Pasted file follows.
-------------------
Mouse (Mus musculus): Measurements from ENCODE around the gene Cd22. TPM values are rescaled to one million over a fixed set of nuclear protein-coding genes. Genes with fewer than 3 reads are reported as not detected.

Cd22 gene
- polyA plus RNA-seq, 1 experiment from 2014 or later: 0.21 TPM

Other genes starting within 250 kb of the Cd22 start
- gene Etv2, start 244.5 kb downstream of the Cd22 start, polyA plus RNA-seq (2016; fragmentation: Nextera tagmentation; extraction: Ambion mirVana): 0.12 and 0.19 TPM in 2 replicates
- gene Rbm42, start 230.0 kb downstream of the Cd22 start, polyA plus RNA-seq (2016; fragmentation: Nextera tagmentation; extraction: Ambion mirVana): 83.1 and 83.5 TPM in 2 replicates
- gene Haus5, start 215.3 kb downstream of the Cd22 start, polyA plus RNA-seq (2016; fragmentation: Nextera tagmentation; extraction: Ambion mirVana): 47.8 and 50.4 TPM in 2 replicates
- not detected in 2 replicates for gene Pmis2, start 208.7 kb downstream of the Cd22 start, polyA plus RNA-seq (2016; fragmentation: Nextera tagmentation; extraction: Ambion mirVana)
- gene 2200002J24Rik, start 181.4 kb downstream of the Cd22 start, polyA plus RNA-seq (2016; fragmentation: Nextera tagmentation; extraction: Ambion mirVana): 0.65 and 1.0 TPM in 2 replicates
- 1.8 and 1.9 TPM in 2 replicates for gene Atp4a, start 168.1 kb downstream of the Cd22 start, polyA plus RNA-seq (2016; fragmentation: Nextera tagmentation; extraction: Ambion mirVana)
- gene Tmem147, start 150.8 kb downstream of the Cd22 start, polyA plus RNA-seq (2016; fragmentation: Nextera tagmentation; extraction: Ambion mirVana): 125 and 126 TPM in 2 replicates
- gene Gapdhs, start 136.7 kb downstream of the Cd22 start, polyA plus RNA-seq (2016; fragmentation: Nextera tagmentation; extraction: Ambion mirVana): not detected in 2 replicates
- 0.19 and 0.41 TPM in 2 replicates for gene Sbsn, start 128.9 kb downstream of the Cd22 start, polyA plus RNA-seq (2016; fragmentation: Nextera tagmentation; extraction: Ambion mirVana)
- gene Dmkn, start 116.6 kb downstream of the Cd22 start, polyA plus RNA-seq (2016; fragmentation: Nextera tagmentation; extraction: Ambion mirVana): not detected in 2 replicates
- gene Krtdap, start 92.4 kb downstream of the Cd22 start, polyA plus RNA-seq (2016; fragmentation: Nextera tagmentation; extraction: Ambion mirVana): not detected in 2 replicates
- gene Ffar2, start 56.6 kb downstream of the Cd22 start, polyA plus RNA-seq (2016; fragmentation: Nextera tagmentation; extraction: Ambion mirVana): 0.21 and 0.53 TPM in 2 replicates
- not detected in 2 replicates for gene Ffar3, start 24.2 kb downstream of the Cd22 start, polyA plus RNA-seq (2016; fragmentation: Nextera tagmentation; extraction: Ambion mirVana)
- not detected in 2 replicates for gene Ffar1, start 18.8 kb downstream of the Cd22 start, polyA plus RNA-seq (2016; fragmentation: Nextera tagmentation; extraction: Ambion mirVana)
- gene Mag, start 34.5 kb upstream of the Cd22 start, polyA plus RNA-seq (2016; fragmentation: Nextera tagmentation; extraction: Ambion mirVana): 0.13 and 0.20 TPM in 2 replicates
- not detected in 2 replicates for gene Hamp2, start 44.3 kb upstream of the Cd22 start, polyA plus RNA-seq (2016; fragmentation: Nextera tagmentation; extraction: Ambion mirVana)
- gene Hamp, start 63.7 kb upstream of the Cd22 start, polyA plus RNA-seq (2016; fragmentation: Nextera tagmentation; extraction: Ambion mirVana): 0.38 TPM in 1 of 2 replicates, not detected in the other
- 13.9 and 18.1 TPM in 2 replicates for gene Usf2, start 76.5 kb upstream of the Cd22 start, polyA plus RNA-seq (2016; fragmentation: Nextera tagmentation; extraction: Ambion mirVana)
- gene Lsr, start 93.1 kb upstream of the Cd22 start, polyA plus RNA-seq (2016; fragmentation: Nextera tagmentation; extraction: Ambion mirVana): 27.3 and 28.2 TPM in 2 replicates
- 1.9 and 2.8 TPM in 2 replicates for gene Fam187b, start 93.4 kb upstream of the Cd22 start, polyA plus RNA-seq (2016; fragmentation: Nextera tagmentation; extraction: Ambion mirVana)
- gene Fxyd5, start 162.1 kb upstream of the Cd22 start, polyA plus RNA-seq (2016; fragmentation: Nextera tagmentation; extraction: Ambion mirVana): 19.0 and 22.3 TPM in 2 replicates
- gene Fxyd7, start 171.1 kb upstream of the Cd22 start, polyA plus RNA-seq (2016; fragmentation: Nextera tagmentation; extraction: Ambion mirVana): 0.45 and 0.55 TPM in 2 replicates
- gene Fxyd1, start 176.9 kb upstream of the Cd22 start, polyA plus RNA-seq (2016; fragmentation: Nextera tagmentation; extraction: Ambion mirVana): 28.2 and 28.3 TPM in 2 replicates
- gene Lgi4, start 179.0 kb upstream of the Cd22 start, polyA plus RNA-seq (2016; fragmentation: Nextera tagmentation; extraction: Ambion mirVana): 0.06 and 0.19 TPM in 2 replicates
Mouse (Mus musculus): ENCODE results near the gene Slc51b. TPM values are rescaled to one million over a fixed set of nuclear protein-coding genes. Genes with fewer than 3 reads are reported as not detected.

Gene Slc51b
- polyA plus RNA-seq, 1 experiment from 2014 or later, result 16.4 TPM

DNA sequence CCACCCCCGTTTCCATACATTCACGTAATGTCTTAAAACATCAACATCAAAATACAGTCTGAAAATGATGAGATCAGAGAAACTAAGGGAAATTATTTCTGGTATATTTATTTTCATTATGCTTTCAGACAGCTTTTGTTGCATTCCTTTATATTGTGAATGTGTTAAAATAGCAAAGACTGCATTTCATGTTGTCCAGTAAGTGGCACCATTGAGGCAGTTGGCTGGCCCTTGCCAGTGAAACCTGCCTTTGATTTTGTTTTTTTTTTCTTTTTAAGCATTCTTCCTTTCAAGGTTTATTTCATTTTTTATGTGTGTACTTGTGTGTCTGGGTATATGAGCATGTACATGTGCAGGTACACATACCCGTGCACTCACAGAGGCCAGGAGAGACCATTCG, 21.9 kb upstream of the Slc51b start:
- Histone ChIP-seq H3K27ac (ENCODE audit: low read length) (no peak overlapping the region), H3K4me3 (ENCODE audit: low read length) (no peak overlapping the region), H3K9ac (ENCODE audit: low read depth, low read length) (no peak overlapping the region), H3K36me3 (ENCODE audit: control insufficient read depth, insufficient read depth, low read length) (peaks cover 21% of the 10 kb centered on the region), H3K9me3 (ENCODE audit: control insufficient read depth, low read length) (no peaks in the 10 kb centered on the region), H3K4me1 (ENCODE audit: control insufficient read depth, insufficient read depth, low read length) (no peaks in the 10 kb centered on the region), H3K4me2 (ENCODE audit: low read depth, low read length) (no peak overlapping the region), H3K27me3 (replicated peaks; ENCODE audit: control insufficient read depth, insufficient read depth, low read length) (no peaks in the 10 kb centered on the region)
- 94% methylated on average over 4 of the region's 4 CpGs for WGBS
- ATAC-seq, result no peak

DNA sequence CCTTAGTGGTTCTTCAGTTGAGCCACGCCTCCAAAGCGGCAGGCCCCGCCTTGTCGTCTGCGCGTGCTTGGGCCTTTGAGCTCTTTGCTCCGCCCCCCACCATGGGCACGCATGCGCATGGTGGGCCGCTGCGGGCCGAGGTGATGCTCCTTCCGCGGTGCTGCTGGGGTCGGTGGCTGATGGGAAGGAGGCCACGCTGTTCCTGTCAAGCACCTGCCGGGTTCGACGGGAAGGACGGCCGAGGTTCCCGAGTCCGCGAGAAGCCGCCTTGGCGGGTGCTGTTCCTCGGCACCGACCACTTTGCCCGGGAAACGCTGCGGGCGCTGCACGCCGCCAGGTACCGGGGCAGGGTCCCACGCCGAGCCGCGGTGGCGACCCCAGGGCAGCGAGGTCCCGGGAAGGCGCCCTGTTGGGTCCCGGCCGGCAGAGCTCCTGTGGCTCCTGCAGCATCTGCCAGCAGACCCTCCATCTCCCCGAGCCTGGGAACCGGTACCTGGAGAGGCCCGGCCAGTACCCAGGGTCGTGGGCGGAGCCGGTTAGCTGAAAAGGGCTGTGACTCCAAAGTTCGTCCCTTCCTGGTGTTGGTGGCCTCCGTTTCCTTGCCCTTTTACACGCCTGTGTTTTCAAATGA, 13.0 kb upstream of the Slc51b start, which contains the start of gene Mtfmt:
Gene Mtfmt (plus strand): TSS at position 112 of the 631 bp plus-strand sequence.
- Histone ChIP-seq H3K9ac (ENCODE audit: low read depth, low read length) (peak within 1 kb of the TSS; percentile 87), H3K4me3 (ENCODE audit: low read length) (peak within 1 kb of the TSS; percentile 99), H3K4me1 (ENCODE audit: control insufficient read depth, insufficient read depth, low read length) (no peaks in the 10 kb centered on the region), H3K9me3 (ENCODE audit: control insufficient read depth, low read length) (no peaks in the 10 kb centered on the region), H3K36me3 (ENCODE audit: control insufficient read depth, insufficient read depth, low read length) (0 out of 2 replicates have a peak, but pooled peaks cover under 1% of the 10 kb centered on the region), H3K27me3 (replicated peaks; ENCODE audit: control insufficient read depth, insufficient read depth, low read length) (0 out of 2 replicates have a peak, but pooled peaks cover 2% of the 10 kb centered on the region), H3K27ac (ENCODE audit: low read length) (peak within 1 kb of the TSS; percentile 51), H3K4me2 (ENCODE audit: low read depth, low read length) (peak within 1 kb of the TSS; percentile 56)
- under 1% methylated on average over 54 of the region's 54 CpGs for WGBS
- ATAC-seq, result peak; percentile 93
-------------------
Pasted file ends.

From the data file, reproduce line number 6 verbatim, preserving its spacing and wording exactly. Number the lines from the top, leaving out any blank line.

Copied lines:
- gene Rbm42, start 230.0 kb downstream of the Cd22 start, polyA plus RNA-seq (2016; fragmentation: Nextera tagmentation; extraction: Ambion mirVana): 83.1 and 83.5 TPM in 2 replicates